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    US-Korea Nuclear Roundtable
    Nuclear Fuel Supply—Process, Status, and Outlook
    November 07, 2012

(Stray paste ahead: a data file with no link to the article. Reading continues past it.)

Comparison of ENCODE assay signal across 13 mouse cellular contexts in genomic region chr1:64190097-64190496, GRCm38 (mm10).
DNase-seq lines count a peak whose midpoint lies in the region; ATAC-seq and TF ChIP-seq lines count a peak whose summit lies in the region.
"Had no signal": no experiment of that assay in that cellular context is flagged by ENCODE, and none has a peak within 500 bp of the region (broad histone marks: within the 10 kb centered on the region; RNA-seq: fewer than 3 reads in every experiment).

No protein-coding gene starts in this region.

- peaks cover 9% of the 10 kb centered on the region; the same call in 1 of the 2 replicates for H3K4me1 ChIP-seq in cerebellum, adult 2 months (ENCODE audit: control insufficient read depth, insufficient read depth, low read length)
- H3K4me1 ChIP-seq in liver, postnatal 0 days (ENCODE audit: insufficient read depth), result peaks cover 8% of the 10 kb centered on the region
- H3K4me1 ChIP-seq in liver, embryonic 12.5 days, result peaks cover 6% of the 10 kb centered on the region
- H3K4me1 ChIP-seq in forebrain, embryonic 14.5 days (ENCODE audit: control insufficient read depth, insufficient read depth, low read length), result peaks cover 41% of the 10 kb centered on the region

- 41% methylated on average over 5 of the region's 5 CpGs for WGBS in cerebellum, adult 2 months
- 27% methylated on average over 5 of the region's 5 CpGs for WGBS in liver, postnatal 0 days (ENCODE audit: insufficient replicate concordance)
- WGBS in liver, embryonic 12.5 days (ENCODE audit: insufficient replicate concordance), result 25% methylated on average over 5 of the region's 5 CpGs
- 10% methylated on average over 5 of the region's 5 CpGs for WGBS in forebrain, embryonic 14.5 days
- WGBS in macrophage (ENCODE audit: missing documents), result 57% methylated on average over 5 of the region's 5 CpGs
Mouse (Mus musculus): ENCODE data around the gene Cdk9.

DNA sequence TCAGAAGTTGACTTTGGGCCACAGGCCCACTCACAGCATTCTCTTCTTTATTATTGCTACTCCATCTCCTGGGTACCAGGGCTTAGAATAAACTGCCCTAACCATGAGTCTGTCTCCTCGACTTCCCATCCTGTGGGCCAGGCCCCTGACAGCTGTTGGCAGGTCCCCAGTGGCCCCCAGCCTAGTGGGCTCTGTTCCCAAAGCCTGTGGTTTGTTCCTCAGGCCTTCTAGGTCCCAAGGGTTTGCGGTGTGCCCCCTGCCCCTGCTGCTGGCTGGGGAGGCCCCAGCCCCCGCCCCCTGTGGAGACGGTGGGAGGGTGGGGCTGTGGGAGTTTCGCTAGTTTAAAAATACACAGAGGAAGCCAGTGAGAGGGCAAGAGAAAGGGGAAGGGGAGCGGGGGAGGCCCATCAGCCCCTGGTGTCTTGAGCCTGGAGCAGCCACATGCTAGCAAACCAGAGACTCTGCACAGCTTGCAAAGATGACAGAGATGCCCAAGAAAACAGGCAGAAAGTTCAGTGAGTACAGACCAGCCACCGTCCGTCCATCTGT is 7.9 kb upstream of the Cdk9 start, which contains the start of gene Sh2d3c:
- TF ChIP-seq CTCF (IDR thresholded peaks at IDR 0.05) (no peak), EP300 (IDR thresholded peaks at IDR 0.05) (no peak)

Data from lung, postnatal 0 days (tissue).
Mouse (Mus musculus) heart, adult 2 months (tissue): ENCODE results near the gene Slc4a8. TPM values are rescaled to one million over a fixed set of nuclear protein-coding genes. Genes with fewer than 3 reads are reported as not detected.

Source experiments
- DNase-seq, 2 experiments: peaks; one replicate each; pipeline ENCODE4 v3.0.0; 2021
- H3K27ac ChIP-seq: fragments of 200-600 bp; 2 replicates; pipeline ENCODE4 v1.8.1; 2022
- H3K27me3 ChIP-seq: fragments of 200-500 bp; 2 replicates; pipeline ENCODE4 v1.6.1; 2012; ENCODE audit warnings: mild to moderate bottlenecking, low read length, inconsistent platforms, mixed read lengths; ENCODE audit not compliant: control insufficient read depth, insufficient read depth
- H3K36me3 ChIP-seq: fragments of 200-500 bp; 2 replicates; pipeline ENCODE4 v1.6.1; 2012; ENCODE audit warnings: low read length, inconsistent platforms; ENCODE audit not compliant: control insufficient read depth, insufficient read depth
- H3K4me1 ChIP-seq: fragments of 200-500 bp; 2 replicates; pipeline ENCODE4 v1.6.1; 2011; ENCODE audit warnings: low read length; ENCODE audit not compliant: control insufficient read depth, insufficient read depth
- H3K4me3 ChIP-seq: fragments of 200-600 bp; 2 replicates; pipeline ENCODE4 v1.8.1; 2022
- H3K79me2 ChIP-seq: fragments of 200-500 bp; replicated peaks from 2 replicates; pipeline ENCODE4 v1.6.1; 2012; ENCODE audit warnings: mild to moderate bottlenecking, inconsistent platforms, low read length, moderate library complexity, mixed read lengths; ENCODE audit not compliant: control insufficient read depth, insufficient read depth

While the back-end of the nuclear fuel cycle has been the focus of considerable political attention and controversy, the front-end also presents its own unique challenges and complex issues. Fuel production for commercial nuclear plants consists of four basic steps: uranium mining for yellowcake, conversion of yellowcake into uranium hexafluoride, enrichment, and fabrication of enriched uranium into fuel assemblies for direct use in reactors. While nuclear fuel is typically procured through long-term contracts at relatively stable prices, there have been episodes of significant fluctuations in short-term, or spot, prices for uranium fuel. These fluctuations reflect bottlenecks in nuclear fuel production—certain processes, such as conversion and enrichment, are dependent upon limited facilities and producers. For instance, in 2007, uranium prices rose to $140/lb. as a result of supply disruptions, including floods in two large uranium mines and the shutdown of several conversion plants. Given present forecasts, there will likely need to be an expansion of fuel supply to meet future demand. However, given the current low prices of uranium and long-term uncertainties surrounding global nuclear energy post-Fukushima, the planning and development for additional uranium mines and facilities for conversion and enrichment have been difficult. Additional uncertainties for front-end producers also come from complicated regulatory and permitting procedures for new facilities, as well as the large government stockpiles of uranium from defense and weapons purposes—a sudden large influx of uranium into the commercial market from such stockpiles would likely depress uranium prices further and ruin the continued viability of the private market. Despite such challenges, there remains optimism that nuclear fuel will remain available at prices that support competitive nuclear energy for the foreseeable future.